There are a number of factors that the credit bureaus use to calculate your credit score. One of the most important factors they use is your past payment history which generally accounts for 35% of your credit score. In the mortgage article how to improve a credit score, all the various ways you can achieve and maintain a great credit score are discussed. If you pay attention to these credit scoring factors you will be well on your way to achieving an exceptional credit score.

    When it comes to your home there are ways to improve a credit score with specific home finance tips.

    Pay Your Mortgage On Time

    It goes without saying that paying your bills on time is a must if you want to have excellent credit. Above all else you want to make absolutely certain you pay your home mortgage when it is due. As mentioned above, past credit history is a critical factor on how you be viewed by a lender when applying for financing.

    There is nothing that will hit your credit harder than a missed mortgage payment. Credit scoring agencies will look at a missed mortgage payment in a far more negative light than a missed car or credit card payment. If at all possible you should always consider making your mortgage payment before other bill that are due.

    To continue reading and see the rest of the financial tips view increasing a credit score.

  • Fannie Mae Increasing Loan Costs to Borrowers

    Posted Under: Home Buying, Home Selling, Financing  |  January 30, 2011 9:16 AM  |  540 views  |  No comments
    Original article source: Massachusetts Real Estate News

    Guest blogger Michael Dunsky from Guaranteed Rate is back again to take a look at the recent announcement by Fannie Mae that a borrowers costs and/or interest rate will be rising in the near future.

    Michael comes to the Massachusetts Real Estate blog on occasion because of his extensive knowledge on what is going on in the world of finance and mortgages.

    More Bad News For Borrowers With Fannie Mae Backed Loans

    Fannie Mae’s recent announcement indicates that on April 1, 2011 they are implementing a higher interest rate to borrowers even if they have a perfect credit score. This change is being implemented for any loan term over 15 years. Freddie Mac will also make fee structure changes as of March 1st.

    They call this a Loan Level Price Adjustment (LLPA) and this means that borrowers are going to be charged more in the form of cost or higher interest rate based on a combination of how much down payment or the amount of equity in their home if they are refinancing, as well as their credit score.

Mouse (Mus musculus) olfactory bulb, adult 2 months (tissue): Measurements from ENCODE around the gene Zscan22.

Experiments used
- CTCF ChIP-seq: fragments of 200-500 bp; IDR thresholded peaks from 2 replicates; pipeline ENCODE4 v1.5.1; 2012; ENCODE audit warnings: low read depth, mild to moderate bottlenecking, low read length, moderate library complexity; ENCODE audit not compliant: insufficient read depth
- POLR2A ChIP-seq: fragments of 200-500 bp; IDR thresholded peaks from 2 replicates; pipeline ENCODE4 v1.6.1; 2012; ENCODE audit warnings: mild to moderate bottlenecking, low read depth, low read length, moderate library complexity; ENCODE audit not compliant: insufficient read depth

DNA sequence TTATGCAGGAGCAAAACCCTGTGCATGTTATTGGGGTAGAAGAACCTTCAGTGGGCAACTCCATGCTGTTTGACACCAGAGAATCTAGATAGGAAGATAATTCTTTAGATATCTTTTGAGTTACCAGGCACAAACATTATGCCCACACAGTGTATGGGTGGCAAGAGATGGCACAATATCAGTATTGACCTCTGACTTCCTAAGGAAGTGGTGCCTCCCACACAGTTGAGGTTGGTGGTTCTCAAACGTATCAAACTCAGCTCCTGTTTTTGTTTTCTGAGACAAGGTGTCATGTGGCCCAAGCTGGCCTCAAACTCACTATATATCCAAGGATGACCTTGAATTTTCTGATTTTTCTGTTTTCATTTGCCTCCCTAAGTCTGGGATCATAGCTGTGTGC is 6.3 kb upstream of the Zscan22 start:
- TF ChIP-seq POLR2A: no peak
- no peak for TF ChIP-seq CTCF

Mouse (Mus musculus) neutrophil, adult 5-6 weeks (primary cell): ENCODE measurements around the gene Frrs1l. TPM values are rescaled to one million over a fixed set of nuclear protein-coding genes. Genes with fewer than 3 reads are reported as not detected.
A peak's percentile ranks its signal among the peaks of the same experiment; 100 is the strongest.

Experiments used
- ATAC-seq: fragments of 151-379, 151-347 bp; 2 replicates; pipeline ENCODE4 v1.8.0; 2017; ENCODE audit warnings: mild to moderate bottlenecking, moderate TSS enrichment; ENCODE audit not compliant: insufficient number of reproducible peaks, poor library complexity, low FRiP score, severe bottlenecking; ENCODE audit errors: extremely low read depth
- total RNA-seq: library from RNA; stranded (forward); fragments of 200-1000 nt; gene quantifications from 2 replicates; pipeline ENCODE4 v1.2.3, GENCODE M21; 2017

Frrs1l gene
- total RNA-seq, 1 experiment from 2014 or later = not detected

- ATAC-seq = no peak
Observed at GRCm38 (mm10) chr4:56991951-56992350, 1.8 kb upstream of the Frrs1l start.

To continue reading see Fannie Mae Mortgage Interest Rates Rising.

  • The Benefits of a 203k Rehabilitation Loan

    Posted Under: Home Buying, Home Selling, Financing  |  December 13, 2010 7:40 AM  |  569 views  |  No comments
    Original Article Source: Massachusetts Real Estate Blog

    Guest blogger Michael Dunsky from Guaranteed Rate Mortgage is back to take to help review a popular mortgage program known as the 203k rehabilitation loan.

    The landscape of the housing market all over the country has changed drastically over the last few years. Foreclosures and short sales have become the norm not the exception. Many of these distressed properties that have been entering the market are not in the best of shape.

    Some of them need a major overhaul! They have however, created opportunities for buyers who are looking to invest the time and effort to fix them up either to turn around and resell them or to live in as a permanent residence.

    As such, the 203K rehabilitation loan is a terrific mortgage vehicle for those buyers who would like to invest in repairs and improvements in a property. The Federal Housing Administration (FHA) which is a part of the Department of Housing and Urban Development (HUD) is the party in charge of administering various single family mortgage insurance programs.

    The 203K is the primary program for the repair and rehabilitation for single family properties. To continue reading see 203k Rehab Loan.